8. Jim Burney

    Its quite obvious that the writer has very little idea of hotel business. It’s these kind of “bright ideas” post 9-11 that got the hotels where they are – take all the risk… while the OTAs enjoy risk free returns.

    • Kevin May

      Kevin May

      @jim – I’m the writer of the story, FYI, and would never claim to have much of an idea of the hotel business. Presumably, therefore you mean Turnbull who spoke about the distribution strategy that the report is based on?

  9. Peter Fabricius

    Clever hook David, surely sparked a discussion.

    While the advice is clearly questionable, regardless of a hotel’s size and sales strategy, to idea of shifting attention to guest experience, rather than getting caught up in a booking war, is valuable food for thought.

    Exciting times for our industry indeed. Hope to meet you somewhere in the future.

  10. Pradeep Patel

    Most hotels in the US are already doing that. OTA are responsible for at least 80% of room revenues. In order for that to change we have to get rid of rate parity and thats only way we can take back control of inventory and rates. We need to galvanize the hotel industry and the only way to accomplish that is be offering better rates at hotel level. Also OTA’s preaching rate parity well how bout lets get some parity on commissions . This is a 2 way street.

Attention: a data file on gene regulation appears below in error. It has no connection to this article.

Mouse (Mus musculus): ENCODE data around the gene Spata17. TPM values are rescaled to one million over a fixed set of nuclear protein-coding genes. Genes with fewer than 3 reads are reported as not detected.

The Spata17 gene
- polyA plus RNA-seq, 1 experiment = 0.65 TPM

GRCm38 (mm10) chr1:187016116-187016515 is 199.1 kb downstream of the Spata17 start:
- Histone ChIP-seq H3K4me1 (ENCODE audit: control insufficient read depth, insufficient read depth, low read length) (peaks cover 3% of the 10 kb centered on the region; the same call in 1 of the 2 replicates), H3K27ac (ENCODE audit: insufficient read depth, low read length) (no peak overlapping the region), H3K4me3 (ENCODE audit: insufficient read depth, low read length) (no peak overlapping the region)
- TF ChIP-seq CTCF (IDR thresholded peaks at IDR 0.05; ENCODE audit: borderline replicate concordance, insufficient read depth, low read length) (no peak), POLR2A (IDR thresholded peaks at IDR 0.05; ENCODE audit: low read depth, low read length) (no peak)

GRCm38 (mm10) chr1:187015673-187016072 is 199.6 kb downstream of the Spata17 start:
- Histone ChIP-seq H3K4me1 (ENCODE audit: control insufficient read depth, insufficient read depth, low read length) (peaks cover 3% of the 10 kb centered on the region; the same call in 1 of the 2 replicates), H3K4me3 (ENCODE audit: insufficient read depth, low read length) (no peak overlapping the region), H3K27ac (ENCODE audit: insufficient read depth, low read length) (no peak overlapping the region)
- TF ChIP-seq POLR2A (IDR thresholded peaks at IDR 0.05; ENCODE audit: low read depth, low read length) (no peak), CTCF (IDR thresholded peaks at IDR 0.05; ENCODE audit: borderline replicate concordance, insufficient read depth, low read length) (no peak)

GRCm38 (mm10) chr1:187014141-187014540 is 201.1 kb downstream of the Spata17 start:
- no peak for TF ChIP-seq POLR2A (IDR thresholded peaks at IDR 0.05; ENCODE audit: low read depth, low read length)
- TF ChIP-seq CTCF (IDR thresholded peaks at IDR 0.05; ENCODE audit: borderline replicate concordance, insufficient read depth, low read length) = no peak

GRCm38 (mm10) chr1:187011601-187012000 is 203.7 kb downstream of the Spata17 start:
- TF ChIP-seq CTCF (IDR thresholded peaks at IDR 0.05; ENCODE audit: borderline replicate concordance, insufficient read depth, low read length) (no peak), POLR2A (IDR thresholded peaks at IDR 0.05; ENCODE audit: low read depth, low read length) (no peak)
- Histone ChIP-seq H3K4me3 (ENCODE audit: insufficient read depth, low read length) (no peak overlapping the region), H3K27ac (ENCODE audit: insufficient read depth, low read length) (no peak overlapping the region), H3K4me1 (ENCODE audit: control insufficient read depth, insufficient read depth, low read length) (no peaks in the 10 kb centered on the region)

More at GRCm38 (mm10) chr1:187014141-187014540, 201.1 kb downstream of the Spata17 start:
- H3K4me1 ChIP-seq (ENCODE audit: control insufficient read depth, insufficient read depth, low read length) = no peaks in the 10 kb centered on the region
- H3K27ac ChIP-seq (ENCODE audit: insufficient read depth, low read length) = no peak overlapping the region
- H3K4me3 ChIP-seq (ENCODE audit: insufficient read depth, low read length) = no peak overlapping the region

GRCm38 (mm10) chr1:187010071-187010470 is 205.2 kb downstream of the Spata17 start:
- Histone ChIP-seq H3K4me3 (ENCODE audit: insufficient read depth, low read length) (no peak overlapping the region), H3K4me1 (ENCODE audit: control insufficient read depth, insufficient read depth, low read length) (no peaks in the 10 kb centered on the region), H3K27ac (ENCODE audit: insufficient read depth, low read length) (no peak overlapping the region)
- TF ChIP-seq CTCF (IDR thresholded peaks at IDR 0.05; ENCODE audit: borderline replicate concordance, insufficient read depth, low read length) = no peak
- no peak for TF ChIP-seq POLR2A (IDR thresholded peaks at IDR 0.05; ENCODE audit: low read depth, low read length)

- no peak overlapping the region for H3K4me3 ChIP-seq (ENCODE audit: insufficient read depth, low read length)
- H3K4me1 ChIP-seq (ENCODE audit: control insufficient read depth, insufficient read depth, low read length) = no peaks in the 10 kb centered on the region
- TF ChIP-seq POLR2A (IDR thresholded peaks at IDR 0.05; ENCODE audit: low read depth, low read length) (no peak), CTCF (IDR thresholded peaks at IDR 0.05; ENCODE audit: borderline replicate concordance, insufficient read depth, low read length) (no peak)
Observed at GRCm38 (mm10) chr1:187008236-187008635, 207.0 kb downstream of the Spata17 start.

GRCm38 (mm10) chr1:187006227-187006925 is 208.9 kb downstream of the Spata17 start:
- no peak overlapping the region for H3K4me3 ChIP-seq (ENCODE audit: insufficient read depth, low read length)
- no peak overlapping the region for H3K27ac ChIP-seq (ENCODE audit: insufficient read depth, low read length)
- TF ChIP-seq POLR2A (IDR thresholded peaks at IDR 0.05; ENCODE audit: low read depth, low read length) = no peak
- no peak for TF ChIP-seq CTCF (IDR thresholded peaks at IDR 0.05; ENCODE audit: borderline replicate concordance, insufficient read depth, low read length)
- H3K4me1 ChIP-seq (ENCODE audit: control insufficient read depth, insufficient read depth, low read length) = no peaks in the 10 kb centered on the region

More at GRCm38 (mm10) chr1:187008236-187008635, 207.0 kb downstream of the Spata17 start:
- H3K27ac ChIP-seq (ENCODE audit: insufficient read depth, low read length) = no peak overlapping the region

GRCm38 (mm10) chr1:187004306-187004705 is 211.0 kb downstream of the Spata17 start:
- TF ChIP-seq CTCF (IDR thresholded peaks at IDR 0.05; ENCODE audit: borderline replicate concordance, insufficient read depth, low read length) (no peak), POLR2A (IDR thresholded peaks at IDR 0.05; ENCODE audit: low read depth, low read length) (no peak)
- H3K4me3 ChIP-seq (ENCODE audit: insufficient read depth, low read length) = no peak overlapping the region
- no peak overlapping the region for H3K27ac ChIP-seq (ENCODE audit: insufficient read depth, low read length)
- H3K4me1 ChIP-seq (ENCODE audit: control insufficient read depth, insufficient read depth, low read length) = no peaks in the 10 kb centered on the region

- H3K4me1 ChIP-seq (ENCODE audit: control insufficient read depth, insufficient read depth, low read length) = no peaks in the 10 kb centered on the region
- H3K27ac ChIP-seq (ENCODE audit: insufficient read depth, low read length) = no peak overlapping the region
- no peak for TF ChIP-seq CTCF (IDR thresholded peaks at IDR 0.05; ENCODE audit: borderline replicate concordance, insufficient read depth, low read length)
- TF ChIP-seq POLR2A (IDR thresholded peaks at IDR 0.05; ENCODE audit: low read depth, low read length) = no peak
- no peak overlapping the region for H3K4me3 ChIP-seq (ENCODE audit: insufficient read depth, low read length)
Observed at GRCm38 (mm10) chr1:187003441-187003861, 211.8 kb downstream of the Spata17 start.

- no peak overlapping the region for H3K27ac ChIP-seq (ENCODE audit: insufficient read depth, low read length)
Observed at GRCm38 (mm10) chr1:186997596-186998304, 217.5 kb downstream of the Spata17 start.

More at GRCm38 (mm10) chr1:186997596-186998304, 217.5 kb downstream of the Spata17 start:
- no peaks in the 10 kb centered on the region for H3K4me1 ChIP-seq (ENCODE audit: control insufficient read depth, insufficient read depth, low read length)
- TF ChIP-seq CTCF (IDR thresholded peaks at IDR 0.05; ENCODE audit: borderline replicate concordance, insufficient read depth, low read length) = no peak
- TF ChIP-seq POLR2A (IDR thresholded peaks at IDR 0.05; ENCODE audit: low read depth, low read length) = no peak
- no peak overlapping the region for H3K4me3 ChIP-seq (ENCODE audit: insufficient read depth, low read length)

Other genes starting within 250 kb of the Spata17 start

• macy

      Where do you get your 80% figure? If it’s from PhocusWright, it’s meaningless, since GDS are excluded from their data. Seems very high in any case. Actually, according to most studies, OTA penetration in Europe is higher than in North America, due to a higher proportion of independent hotels.

  11. Miha Bratec

    Hi Guys,
    very interesting discussion indeed! What I somehow miss here is the question/mention of Daily Deal/Flash Sale Agents. As they are here and growing with the likes such as Secret Escapes & Voyage Privee…Don’t you think that if ever, then they might come extremely handy when it comes to positioning your new property on the market? With an efficiency and reach even bigger than the OTAs and albeit at a “high” cost in terms of the required discount and the commission, yet with an upfront cash collection and guaranteed sales & marketing effect. What are your thoughts? Can they be a valuable partner?

  12. Michalis Michalatos

    Well I started a small hotel in Corfu and I couldn’t do it with the help of the OTA’s. I concentrate on my guests and my goal was to get good reviews, special in the beginning. And then it comes by itself from mouth to mouth. Important is you have to have a good website and good hotel software. That together with the OTA’s and it’s a succes to start a hotel where ever or when ever.

  13. Ture Strange Nilsson

    Provocative statement for sure, but it certainly sparked an interesting thread.